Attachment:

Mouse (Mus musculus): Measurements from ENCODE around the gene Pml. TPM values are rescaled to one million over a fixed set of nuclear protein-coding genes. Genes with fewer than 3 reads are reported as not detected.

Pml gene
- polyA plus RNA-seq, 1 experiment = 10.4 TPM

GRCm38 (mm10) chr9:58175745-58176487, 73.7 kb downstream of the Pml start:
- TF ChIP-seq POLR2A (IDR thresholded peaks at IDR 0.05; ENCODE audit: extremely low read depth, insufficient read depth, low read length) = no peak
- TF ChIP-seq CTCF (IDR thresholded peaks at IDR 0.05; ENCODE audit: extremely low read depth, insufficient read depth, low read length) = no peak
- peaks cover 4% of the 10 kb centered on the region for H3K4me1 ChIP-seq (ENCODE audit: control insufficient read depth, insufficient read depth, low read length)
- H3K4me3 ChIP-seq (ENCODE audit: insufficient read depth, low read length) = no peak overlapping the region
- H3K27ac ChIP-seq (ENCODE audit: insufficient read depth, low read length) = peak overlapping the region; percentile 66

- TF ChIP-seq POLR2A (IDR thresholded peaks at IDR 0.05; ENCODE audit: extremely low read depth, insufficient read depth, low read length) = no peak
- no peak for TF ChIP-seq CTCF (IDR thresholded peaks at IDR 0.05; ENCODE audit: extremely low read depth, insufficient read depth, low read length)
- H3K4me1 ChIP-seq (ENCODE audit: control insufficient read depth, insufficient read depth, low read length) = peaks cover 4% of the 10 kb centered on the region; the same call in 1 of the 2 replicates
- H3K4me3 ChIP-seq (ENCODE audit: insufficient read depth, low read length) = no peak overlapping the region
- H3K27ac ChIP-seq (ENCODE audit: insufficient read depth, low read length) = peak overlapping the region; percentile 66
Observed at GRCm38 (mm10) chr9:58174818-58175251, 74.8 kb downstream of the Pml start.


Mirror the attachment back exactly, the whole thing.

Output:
Mouse (Mus musculus): Measurements from ENCODE around the gene Pml. TPM values are rescaled to one million over a fixed set of nuclear protein-coding genes. Genes with fewer than 3 reads are reported as not detected.

Pml gene
- polyA plus RNA-seq, 1 experiment = 10.4 TPM

GRCm38 (mm10) chr9:58175745-58176487, 73.7 kb downstream of the Pml start:
- TF ChIP-seq POLR2A (IDR thresholded peaks at IDR 0.05; ENCODE audit: extremely low read depth, insufficient read depth, low read length) = no peak
- TF ChIP-seq CTCF (IDR thresholded peaks at IDR 0.05; ENCODE audit: extremely low read depth, insufficient read depth, low read length) = no peak
- peaks cover 4% of the 10 kb centered on the region for H3K4me1 ChIP-seq (ENCODE audit: control insufficient read depth, insufficient read depth, low read length)
- H3K4me3 ChIP-seq (ENCODE audit: insufficient read depth, low read length) = no peak overlapping the region
- H3K27ac ChIP-seq (ENCODE audit: insufficient read depth, low read length) = peak overlapping the region; percentile 66

- TF ChIP-seq POLR2A (IDR thresholded peaks at IDR 0.05; ENCODE audit: extremely low read depth, insufficient read depth, low read length) = no peak
- no peak for TF ChIP-seq CTCF (IDR thresholded peaks at IDR 0.05; ENCODE audit: extremely low read depth, insufficient read depth, low read length)
- H3K4me1 ChIP-seq (ENCODE audit: control insufficient read depth, insufficient read depth, low read length) = peaks cover 4% of the 10 kb centered on the region; the same call in 1 of the 2 replicates
- H3K4me3 ChIP-seq (ENCODE audit: insufficient read depth, low read length) = no peak overlapping the region
- H3K27ac ChIP-seq (ENCODE audit: insufficient read depth, low read length) = peak overlapping the region; percentile 66
Observed at GRCm38 (mm10) chr9:58174818-58175251, 74.8 kb downstream of the Pml start.